39. Magoso stated that she read the notice to the Applicant, and informed him of his rights. He confirmed receiving the notice, and stated that he understood the notice. According to Magoso, Ms Khombela was allowed to represent the Applicant, and she did attempt to cross-examine witnesses.

40. She added that the Applicant stated that he was ready to proceed with the hearing, as he had been on suspension for almost a year.
41. Magoso stated that as the Assistant Manager in the disciplinary section, she is aware of cases done by the ELRC, and cases done by the employer. She added that she does not know the merits of the cases, and only knows them by schedule.

42. According to Magoso, Andiswa Nene’s allegations were listed as Count 2. Count 1 involved Noluthando Ndlovu, and there was no mention of Ndlovu in her findings, except to note that the Applicant had visited the homes of the learners. Ndlovu did not turn up at the hearing, and therefore that charge was dropped.

43. She further added that she noted that the Applicant had visited the learners who made allegations against him.

44. Magoso stated that her findings are based on the allegations of Nene, as that evidence was before her. The Applicant was found guilty based on the evidence of Nene. She further stated that she considered the corroborations when the learner stated that the Educator toucher her inappropriately and the Principal confirmed this.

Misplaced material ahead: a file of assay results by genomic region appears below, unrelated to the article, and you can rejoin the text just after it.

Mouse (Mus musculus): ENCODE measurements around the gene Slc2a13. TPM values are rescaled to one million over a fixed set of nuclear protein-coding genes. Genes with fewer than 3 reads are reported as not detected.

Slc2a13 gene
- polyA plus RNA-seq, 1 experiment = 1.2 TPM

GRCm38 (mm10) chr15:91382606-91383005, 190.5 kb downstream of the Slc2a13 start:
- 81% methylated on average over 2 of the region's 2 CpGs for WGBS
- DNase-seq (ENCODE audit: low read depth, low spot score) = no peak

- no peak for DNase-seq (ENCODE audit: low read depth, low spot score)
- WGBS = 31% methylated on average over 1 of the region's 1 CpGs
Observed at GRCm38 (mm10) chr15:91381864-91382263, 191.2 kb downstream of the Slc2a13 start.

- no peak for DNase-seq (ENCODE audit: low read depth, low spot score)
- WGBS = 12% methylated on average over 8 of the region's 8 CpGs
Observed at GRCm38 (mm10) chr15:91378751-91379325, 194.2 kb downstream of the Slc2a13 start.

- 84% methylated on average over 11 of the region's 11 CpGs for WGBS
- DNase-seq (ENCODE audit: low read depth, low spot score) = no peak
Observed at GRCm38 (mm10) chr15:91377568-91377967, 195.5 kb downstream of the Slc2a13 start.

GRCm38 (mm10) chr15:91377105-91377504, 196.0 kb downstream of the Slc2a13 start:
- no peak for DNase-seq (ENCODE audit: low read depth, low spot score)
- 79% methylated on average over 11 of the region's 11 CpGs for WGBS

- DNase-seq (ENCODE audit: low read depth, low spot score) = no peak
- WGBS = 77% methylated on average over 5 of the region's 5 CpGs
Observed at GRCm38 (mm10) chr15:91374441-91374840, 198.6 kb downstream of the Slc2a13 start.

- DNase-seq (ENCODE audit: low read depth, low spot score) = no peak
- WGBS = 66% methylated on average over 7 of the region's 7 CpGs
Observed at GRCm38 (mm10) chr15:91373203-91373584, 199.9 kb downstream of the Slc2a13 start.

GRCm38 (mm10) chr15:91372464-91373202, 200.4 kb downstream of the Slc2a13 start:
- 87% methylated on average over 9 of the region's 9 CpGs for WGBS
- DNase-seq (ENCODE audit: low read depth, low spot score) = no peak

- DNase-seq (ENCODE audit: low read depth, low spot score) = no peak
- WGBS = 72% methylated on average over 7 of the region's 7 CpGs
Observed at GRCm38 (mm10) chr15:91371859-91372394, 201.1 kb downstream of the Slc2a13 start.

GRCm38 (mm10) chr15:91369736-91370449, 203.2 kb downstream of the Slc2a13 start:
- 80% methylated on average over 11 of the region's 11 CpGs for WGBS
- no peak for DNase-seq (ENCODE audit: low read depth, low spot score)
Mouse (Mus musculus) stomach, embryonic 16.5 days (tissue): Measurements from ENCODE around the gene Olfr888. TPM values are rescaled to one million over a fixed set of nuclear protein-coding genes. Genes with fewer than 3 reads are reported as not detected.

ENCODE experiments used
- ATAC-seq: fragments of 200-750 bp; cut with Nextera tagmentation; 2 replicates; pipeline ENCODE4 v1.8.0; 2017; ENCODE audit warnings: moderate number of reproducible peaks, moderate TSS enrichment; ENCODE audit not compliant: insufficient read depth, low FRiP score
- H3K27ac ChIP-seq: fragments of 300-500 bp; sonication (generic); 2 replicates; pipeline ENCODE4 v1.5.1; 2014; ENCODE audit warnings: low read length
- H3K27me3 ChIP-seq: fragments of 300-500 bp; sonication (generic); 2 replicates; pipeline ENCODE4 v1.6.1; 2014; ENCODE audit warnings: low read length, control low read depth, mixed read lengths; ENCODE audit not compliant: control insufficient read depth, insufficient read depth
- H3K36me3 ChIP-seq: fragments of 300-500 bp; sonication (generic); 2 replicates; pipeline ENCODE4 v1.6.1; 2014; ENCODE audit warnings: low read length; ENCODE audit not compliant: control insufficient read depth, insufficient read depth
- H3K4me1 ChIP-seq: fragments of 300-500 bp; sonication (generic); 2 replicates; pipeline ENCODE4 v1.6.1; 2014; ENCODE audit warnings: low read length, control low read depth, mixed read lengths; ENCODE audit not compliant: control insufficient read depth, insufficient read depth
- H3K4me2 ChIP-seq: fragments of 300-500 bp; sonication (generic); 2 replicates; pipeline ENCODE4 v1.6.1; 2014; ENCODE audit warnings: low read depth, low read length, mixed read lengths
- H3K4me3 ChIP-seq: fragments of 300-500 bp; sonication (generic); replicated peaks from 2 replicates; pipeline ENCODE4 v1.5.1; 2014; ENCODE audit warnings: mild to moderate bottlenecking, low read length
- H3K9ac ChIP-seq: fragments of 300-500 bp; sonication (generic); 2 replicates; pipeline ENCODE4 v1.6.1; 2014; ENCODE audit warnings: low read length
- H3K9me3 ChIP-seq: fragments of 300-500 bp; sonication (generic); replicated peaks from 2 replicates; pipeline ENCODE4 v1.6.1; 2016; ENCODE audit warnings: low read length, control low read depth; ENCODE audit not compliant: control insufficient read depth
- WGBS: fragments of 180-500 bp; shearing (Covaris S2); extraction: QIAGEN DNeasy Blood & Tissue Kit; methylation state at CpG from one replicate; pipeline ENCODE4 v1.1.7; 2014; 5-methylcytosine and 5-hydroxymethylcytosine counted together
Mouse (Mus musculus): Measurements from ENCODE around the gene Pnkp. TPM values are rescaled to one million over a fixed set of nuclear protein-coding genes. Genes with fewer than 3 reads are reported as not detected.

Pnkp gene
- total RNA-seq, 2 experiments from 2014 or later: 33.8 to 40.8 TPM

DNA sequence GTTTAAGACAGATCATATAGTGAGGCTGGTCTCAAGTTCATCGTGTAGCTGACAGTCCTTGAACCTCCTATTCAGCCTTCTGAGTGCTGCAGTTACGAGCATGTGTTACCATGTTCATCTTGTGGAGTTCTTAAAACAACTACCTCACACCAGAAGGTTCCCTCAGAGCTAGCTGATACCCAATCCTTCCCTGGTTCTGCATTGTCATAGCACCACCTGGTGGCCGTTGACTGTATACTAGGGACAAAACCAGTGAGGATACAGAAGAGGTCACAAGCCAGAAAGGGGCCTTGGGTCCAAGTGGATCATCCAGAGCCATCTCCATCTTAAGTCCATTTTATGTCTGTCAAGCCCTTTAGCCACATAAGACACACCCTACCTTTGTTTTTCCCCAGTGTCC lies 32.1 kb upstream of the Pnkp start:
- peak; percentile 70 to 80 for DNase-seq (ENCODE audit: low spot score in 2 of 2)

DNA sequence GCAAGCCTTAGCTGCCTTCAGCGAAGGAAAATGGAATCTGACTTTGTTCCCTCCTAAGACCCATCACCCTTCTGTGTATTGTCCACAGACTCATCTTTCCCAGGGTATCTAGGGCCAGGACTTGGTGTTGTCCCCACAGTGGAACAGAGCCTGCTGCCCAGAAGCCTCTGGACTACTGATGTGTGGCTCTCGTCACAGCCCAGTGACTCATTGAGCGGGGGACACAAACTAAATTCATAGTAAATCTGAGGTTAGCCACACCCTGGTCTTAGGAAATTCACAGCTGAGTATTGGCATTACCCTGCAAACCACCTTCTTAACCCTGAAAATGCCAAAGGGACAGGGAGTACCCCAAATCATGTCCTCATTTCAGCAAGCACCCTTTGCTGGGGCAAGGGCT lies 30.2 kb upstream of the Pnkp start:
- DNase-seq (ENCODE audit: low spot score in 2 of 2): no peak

45. She added that she did not fabricate that Nene was afraid to tell the truth, as this was confirmed by a certain Ms Gwala. Further she added that Ms Phoswa is an Educator and was incorrectly referred to as a community member.


46. The Applicant testified that he was employed at Ingqungqulu High School in 2017.

47. He stated that he shared a good relationship with the Principal, and that he was the only Educator who respected him. He further added that he had never been absent from school.

48. The Applicant stated that the school is small, and employed ten female teachers and five male teachers. He added that he was a responsible teacher.

49. He added that people advised him that even if he was guilty, he should be protected as a friend.

50. According to the Applicant, his inability to lend the Principal money may have had some bearing on the matter. Further he was the only teacher who refused to join a stokvel run by the Principal.

51. He stated that there was a lady employed at the school in January 2019, and that she was brought in to replace him. According to the Applicant, he was supposed to cross-transfer with a lady who is presently at the school.